Try to at least learn the basics, so you can communicate with locals and feel more comfortable interacting with people in your new environment.

There are many ways to learn a new language, such as taking classes, using language-learning apps, or talking to native speakers.

Update Family, Friends, and Work

Once you’ve finalized all the details of your move, such as your departure date, it’s time to inform your family, friends, and workplace.

Your family and friends are probably aware that you’ve been applying for jobs abroad, but this might be news to your coworkers. It’s important to provide them with the appropriate notice, which is typically two weeks in Canada. This helps maintain a positive relationship with your employer, ensuring that you have references if you ever plan to return to your job in Canada.

Pack Your Belongings

Once all the logistical aspects of your move are all sorted out, you can shift your focus to packing. Preparing for an international move can be a daunting task. While you may want to bring all your personal belongings, it’s often advisable to pack less, as it can simplify the process.

If you’ve traveled before, you’re likely aware that airlines often charge exorbitant fees for carry-on and checked baggage. Shipping your belongings can also be costly. If your job offer doesn’t cover shipping expenses, it’s generally more cost-effective to bring fewer items with you.

Here’s some advice on how to pack and store your property.


If you own a property in Canada, such as a house or condo, you have to decide whether to sell it or rent it out before you move.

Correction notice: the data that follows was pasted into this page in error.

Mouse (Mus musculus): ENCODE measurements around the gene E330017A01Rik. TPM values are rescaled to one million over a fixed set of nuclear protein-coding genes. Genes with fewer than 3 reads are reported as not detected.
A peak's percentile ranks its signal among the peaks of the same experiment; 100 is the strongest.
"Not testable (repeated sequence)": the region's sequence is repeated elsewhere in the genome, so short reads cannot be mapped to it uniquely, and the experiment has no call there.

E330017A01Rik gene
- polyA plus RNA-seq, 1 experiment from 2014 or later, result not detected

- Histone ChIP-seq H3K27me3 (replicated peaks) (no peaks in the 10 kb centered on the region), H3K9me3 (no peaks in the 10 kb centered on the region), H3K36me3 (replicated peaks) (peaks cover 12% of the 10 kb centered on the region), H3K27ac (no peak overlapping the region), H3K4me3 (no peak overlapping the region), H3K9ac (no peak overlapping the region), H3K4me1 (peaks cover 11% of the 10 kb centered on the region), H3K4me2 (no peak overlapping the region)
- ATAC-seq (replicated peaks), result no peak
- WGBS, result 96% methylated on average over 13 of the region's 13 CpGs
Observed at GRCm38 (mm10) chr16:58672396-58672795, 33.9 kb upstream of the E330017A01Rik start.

There are benefits to doing either of the two. Selling your property can give you some money to get started in your new country, but it might add some stress to the moving process as the real estate market can be slow.

If you’re uncertain about whether you want to make your new country your permanent home or return to Canada in the future, you might consider the option of renting out your property instead.

This way, you can earn passive income by renting it out and you have somewhere to come home to when or if you decide to move back to Canada.

While a property manager or letting agent may do most of the work for you, you’ll still have a role in managing your property when you’re abroad, so don’t forget to consider this when making a decision.

Here are some websites you can use to advertise your property if you opt to rent it out while you’re away:

You’ll also have to file taxes on the income you earn on your property, even if you’re a non-resident.


If you’re moving to a nearby country, such as the United States or Mexico, you may want to come back to Canada a lot.

In this case, keeping your car might be a good idea. In all other cases, it’s probably best to sell your car.